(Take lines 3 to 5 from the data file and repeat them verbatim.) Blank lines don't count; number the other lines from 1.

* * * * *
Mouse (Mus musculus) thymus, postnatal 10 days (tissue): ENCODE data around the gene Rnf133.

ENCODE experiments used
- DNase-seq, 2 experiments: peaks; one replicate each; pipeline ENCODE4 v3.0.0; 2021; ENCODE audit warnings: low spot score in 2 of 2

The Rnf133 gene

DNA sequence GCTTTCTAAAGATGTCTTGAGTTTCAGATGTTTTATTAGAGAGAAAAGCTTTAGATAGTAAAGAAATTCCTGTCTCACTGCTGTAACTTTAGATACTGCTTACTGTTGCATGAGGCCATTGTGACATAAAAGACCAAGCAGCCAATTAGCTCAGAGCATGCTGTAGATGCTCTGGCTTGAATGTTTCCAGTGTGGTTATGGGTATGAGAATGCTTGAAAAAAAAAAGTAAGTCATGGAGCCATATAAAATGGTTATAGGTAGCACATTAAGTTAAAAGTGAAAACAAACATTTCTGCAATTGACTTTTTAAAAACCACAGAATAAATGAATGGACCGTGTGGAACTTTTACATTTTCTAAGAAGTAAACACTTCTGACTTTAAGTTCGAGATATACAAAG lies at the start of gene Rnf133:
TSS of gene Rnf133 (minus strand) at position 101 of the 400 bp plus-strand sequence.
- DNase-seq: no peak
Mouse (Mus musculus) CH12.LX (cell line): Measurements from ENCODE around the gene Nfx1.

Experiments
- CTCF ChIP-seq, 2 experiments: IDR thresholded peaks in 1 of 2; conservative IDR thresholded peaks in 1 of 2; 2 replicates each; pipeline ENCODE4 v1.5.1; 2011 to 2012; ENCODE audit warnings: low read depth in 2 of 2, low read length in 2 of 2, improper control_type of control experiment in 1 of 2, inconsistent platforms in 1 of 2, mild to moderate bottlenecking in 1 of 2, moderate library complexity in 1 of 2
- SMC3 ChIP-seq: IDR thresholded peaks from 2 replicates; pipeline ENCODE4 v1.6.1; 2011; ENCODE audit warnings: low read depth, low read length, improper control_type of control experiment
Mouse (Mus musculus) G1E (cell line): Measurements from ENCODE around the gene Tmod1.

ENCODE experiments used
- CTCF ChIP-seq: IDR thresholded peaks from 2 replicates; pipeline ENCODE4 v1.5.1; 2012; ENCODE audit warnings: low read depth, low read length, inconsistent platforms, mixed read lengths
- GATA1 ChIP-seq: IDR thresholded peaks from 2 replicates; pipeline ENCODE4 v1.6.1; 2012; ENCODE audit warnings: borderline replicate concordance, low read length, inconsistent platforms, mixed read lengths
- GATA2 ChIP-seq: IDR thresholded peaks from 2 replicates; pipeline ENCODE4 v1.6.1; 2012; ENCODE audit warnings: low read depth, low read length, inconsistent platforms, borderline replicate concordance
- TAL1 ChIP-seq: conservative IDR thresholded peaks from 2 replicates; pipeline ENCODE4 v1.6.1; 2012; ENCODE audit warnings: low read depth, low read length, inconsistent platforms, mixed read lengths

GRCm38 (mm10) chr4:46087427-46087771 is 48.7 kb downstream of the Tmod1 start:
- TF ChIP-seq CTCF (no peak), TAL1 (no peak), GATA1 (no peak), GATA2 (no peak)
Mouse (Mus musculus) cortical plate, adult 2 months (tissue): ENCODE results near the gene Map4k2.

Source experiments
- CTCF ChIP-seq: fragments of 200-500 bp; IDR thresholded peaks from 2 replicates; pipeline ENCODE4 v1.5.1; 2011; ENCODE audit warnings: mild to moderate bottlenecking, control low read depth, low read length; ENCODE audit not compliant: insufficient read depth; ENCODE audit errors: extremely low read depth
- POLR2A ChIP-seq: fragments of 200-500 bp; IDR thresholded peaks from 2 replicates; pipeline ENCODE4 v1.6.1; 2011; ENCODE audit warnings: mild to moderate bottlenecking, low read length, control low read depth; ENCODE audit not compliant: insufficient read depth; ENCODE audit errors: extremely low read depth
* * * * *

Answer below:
- DNase-seq, 2 experiments: peaks; one replicate each; pipeline ENCODE4 v3.0.0; 2021; ENCODE audit warnings: low spot score in 2 of 2

The Rnf133 gene

DNA sequence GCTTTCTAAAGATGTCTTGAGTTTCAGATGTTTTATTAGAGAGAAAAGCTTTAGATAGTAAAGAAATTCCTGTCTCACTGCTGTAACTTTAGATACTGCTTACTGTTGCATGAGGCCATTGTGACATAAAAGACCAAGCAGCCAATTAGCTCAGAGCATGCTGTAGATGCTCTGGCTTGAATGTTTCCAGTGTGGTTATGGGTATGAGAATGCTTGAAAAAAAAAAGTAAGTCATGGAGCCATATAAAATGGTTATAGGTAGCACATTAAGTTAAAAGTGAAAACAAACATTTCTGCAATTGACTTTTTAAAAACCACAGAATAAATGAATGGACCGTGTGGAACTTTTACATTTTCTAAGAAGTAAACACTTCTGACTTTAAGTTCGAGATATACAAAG lies at the start of gene Rnf133: